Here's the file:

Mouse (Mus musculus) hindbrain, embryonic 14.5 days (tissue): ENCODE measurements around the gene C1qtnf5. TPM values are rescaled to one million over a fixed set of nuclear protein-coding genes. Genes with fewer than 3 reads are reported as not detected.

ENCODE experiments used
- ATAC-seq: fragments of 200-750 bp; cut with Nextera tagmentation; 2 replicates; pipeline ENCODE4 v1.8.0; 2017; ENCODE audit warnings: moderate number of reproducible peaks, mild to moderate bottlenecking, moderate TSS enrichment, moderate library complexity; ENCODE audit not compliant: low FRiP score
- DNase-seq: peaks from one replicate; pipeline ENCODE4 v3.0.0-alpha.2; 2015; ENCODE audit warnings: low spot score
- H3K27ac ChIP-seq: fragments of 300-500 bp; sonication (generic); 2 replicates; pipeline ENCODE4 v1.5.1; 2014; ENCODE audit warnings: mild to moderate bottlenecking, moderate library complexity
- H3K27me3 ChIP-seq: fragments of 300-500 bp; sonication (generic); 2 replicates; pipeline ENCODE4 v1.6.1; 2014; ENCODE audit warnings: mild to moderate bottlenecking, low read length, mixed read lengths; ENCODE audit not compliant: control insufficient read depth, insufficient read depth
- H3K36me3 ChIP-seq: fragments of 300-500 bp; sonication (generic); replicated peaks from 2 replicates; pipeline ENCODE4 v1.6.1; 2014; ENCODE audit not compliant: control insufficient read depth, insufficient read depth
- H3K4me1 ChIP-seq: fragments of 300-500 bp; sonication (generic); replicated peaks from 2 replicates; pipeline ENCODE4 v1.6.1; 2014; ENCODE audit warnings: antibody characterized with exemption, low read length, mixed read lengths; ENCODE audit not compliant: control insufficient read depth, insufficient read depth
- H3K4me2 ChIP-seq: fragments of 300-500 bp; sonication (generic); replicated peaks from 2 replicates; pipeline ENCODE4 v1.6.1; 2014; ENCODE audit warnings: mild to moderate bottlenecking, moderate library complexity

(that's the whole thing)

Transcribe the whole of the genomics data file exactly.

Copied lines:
Mouse (Mus musculus) hindbrain, embryonic 14.5 days (tissue): ENCODE measurements around the gene C1qtnf5. TPM values are rescaled to one million over a fixed set of nuclear protein-coding genes. Genes with fewer than 3 reads are reported as not detected.

ENCODE experiments used
- ATAC-seq: fragments of 200-750 bp; cut with Nextera tagmentation; 2 replicates; pipeline ENCODE4 v1.8.0; 2017; ENCODE audit warnings: moderate number of reproducible peaks, mild to moderate bottlenecking, moderate TSS enrichment, moderate library complexity; ENCODE audit not compliant: low FRiP score
- DNase-seq: peaks from one replicate; pipeline ENCODE4 v3.0.0-alpha.2; 2015; ENCODE audit warnings: low spot score
- H3K27ac ChIP-seq: fragments of 300-500 bp; sonication (generic); 2 replicates; pipeline ENCODE4 v1.5.1; 2014; ENCODE audit warnings: mild to moderate bottlenecking, moderate library complexity
- H3K27me3 ChIP-seq: fragments of 300-500 bp; sonication (generic); 2 replicates; pipeline ENCODE4 v1.6.1; 2014; ENCODE audit warnings: mild to moderate bottlenecking, low read length, mixed read lengths; ENCODE audit not compliant: control insufficient read depth, insufficient read depth
- H3K36me3 ChIP-seq: fragments of 300-500 bp; sonication (generic); replicated peaks from 2 replicates; pipeline ENCODE4 v1.6.1; 2014; ENCODE audit not compliant: control insufficient read depth, insufficient read depth
- H3K4me1 ChIP-seq: fragments of 300-500 bp; sonication (generic); replicated peaks from 2 replicates; pipeline ENCODE4 v1.6.1; 2014; ENCODE audit warnings: antibody characterized with exemption, low read length, mixed read lengths; ENCODE audit not compliant: control insufficient read depth, insufficient read depth
- H3K4me2 ChIP-seq: fragments of 300-500 bp; sonication (generic); replicated peaks from 2 replicates; pipeline ENCODE4 v1.6.1; 2014; ENCODE audit warnings: mild to moderate bottlenecking, moderate library complexity